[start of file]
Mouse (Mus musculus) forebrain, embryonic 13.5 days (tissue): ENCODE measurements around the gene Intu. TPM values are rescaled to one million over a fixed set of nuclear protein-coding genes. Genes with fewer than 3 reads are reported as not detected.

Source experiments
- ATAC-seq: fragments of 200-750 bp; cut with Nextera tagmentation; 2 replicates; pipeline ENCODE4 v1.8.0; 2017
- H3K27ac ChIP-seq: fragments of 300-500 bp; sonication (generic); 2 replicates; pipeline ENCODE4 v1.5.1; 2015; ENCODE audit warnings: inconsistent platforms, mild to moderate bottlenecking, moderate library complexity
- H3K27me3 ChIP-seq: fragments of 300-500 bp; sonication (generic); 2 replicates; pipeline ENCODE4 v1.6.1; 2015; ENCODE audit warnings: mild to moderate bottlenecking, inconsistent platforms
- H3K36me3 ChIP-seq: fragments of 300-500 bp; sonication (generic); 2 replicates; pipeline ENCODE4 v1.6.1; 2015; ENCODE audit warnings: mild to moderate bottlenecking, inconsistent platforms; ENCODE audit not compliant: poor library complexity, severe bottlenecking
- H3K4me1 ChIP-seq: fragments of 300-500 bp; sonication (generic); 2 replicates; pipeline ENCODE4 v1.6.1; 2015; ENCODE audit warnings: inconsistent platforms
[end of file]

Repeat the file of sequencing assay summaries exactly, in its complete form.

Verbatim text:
Mouse (Mus musculus) forebrain, embryonic 13.5 days (tissue): ENCODE measurements around the gene Intu. TPM values are rescaled to one million over a fixed set of nuclear protein-coding genes. Genes with fewer than 3 reads are reported as not detected.

Source experiments
- ATAC-seq: fragments of 200-750 bp; cut with Nextera tagmentation; 2 replicates; pipeline ENCODE4 v1.8.0; 2017
- H3K27ac ChIP-seq: fragments of 300-500 bp; sonication (generic); 2 replicates; pipeline ENCODE4 v1.5.1; 2015; ENCODE audit warnings: inconsistent platforms, mild to moderate bottlenecking, moderate library complexity
- H3K27me3 ChIP-seq: fragments of 300-500 bp; sonication (generic); 2 replicates; pipeline ENCODE4 v1.6.1; 2015; ENCODE audit warnings: mild to moderate bottlenecking, inconsistent platforms
- H3K36me3 ChIP-seq: fragments of 300-500 bp; sonication (generic); 2 replicates; pipeline ENCODE4 v1.6.1; 2015; ENCODE audit warnings: mild to moderate bottlenecking, inconsistent platforms; ENCODE audit not compliant: poor library complexity, severe bottlenecking
- H3K4me1 ChIP-seq: fragments of 300-500 bp; sonication (generic); 2 replicates; pipeline ENCODE4 v1.6.1; 2015; ENCODE audit warnings: inconsistent platforms